€650,000 judgment against Michael Lowry vacated

Hearing later on whether TD liable to pay €1.74 million to accountancy firm

A file photograph of Independent TD Michael Lowry. Photograph: Dara Mac Dónaill/The Irish Times.

A file photograph of Independent TD Michael Lowry. Photograph: Dara Mac Dónaill/The Irish Times.

Thu, Mar 27, 2014, 20:06

A judgment for €650,000, plus costs, which was granted last year against Tipperary North TD Michael Lowry has been vacated on consent at the High Court. A hearing to decide whether he must pay €1.74 million to a firm of accountants will be held later.

Last November, the Master of the High Court granted judgment for €650,000, plus VAT, to BBT Chartered Accountants against Mr Lowry in relation to fees claimed for work done relating to the Moriarty tribunal.

The firm had sought judgment for a total €1.74 million but the issue of whether it was entitled to judgment in the remaining sum was adjourned for a full hearing.

Master Edmund Honohan refused to put a stay on entry of the €650,000 plus VAT judgment but did agree to grant a stay on execution of judgment until the proceedings over the remainder of the alleged debt were finalised.

At that November hearing, Aillil O’Reilly BL, for Mr Lowry, indicated his side would appeal the judgment decision “forthwith” on grounds the master lacked the jurisdiction to make the judgment order and it was unfair. If a stay was not put on entry of judgment, it would cause harm to Mr Lowry and put him to considerable cost, inconvenience and embarrassment, counsel argued.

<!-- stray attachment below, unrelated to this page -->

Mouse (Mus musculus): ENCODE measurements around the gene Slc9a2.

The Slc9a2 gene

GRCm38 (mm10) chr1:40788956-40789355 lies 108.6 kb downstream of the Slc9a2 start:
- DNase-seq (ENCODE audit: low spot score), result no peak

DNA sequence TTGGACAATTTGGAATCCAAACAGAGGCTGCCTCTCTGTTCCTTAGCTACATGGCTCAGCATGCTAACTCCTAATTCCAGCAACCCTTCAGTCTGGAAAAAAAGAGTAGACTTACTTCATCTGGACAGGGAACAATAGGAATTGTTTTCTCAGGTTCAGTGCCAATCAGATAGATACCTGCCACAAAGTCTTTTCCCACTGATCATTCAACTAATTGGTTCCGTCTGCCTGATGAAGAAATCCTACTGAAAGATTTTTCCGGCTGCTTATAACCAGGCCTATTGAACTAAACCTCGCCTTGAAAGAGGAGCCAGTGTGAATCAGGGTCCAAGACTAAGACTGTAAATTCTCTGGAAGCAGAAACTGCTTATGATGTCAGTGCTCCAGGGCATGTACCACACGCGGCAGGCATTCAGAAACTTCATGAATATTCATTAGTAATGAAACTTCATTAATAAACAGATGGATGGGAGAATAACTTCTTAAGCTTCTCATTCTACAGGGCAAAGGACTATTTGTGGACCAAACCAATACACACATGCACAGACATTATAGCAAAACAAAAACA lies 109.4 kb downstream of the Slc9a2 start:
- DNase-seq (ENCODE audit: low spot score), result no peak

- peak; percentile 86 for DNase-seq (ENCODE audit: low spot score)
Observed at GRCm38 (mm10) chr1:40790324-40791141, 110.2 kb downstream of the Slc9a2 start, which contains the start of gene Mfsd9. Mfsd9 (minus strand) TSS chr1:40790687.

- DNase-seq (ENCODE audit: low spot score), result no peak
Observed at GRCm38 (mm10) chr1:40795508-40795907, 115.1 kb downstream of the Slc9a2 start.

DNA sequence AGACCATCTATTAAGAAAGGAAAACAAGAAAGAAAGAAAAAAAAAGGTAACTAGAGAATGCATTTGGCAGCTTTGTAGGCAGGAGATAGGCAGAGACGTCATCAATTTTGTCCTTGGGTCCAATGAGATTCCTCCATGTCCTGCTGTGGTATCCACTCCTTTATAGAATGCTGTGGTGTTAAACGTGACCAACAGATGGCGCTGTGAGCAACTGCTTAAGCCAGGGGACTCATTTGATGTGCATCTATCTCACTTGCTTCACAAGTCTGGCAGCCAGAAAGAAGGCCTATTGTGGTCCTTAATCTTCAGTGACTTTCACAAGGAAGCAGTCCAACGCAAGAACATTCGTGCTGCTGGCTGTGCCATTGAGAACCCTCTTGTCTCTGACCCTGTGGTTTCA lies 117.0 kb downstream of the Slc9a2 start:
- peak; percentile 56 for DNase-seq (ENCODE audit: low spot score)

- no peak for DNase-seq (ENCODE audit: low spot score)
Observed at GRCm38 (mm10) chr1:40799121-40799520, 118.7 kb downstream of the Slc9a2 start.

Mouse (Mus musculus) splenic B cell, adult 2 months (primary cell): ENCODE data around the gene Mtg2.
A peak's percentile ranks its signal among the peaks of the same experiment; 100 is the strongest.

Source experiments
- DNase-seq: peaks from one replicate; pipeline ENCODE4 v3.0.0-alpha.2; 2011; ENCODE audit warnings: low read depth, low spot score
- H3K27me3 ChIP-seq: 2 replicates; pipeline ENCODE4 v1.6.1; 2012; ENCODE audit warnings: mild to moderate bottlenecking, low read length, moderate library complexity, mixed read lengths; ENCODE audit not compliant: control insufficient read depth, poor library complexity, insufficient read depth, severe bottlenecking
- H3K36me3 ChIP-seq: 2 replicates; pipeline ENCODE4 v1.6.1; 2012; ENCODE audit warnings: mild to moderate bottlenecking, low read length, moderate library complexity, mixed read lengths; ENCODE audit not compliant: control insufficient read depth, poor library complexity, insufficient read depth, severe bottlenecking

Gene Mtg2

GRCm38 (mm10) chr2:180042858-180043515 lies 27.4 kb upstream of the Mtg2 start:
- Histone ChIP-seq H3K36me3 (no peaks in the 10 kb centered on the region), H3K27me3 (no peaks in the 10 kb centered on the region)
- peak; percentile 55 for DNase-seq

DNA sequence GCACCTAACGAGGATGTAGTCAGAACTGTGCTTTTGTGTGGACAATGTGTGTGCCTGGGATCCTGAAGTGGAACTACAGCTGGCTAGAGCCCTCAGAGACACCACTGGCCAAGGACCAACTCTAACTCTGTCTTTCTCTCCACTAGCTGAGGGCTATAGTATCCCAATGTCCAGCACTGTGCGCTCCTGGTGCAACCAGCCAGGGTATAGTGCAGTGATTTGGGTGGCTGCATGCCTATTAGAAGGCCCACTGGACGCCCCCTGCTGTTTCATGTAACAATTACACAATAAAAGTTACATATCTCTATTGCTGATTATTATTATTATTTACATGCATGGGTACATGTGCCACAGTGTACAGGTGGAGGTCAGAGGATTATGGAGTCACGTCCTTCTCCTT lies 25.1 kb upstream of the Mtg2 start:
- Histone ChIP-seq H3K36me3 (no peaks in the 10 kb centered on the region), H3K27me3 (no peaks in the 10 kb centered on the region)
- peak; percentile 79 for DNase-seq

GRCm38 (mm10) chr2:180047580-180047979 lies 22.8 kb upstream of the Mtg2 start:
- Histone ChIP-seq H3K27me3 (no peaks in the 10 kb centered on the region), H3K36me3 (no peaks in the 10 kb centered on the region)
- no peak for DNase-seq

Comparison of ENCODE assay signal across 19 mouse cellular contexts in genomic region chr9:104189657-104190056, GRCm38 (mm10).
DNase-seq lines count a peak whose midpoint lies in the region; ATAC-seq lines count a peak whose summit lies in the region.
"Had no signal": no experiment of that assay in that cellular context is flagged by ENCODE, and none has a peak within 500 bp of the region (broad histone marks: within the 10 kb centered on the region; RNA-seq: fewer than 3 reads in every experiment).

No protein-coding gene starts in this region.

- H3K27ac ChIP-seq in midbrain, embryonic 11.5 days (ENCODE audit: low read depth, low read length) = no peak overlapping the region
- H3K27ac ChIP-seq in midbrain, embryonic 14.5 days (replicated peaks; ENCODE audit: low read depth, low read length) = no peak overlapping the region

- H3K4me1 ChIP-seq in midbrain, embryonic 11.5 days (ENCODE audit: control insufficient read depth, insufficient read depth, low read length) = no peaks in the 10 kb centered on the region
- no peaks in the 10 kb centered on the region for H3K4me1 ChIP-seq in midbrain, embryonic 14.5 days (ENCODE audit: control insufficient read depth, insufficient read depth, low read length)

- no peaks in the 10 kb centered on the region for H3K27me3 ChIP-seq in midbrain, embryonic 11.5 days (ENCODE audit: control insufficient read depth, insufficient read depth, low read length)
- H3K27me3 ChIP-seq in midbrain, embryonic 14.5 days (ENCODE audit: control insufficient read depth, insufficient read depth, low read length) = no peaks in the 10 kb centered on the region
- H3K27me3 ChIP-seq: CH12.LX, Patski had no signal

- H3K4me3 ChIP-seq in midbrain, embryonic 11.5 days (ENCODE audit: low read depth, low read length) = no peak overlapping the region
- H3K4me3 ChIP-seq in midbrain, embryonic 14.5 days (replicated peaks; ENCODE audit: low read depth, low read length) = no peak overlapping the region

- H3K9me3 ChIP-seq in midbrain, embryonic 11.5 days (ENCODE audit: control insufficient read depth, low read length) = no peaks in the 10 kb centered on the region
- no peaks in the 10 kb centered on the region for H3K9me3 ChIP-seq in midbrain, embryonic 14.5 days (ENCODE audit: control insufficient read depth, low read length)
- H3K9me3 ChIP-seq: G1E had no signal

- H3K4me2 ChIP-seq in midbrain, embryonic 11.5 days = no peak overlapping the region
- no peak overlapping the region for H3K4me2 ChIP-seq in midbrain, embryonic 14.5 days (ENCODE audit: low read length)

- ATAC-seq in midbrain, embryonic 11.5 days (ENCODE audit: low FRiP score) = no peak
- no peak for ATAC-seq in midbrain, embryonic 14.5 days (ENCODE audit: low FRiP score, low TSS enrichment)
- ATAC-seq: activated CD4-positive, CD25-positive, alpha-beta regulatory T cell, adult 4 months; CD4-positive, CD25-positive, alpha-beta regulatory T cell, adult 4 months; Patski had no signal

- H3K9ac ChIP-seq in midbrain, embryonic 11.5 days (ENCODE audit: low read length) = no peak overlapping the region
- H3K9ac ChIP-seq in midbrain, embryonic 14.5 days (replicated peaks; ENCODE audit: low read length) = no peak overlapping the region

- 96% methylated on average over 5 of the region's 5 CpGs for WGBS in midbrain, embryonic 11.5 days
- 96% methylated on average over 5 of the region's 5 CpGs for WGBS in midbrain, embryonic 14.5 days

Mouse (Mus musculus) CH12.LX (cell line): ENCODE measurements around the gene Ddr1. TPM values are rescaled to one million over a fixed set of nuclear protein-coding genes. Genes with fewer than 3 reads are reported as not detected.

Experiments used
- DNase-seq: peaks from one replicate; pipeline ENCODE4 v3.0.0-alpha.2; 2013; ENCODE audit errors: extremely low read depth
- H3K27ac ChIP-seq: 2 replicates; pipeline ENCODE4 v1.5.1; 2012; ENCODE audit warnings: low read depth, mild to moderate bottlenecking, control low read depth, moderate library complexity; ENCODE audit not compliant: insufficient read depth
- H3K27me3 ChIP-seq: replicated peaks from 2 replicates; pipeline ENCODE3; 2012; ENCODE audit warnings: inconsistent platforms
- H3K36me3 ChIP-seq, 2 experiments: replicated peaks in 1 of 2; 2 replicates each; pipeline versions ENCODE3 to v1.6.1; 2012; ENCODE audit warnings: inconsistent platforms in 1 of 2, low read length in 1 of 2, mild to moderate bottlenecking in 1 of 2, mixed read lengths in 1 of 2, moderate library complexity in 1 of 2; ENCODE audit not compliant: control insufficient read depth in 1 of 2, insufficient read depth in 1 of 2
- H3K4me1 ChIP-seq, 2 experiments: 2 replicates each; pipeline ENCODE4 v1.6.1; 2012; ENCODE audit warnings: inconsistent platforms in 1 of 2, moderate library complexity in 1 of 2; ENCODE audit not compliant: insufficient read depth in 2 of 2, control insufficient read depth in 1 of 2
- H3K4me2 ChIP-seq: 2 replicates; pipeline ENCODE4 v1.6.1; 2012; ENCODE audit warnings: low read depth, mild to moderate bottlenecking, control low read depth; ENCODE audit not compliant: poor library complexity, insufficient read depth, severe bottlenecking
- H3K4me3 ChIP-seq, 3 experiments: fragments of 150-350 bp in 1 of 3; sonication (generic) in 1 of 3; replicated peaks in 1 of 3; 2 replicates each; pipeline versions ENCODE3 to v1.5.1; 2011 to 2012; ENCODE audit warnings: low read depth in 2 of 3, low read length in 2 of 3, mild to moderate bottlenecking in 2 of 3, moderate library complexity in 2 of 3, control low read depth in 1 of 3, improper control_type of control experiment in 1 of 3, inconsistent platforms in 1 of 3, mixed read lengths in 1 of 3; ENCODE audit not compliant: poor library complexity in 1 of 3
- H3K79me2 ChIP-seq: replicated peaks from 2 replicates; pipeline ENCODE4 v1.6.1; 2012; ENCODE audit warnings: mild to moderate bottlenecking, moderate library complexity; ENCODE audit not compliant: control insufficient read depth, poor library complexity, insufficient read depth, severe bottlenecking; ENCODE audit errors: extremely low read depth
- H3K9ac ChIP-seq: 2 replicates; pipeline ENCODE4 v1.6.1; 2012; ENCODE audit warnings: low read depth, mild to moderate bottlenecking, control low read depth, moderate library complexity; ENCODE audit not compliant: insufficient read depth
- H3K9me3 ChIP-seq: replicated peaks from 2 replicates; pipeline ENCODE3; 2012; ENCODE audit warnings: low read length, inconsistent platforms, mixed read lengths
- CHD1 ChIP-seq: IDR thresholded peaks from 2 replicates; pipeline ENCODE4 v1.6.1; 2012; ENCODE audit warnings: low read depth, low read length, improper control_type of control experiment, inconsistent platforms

Mr Honohan said he believed he had jurisdiction to enter judgment for an uncontested amount.

This week, on consent of the sides, the High Court Deputy Master vacated the judgment order and all matters will now be decided at the plenary hearing.

The sides have agreed a timetable for exchange of legal documents for that hearing which will involve the matter coming before the court again next November to deal with issues relating to discovery of documents.

BBT Chartered Accountants, Torquay Road, Foxrock, had sought final judgment from the master arising from fees claimed for work carried out by the firm for Mr Lowry in relation to the Moriarty tribunal. Mr Lowry’s side had sought an adjournment, arguing it was a contested case with the cause of action dating back to the McCracken tribunal in 1997.

In an affidavit, Denis O’Connor, a partner in BBT, said Mr Lowry had paid the firm in respect of work done for him during the McCracken tribunal. Mr O’Connor said he had provided a detailed breakdown of hours expended from 1998 to 2010 and the firm also carried out consultancy work for Mr Lowry. He said the total fees were €2 million but two payments of €104,504 and €156,314 were made and the sum outstanding was €1.74 million.

Mr O’Connor said solicitors for Mr Lowry had in correspondence last June and July conceded a substantial sum of money was owing but had not quantified that and instead argued the fees should not be recoverable until after the Moriarty tribunal decision on costs. There was no agreement to defer payment of BBT’s fees, Mr O’Connor said.

At the November hearing, Andrew Fitzpatrick, for BBT, said Mr Justice Michael Moriarty had recently issued a costs order in respect of Mr Lowry at the tribunal and judgment should be entered in favour of BBT.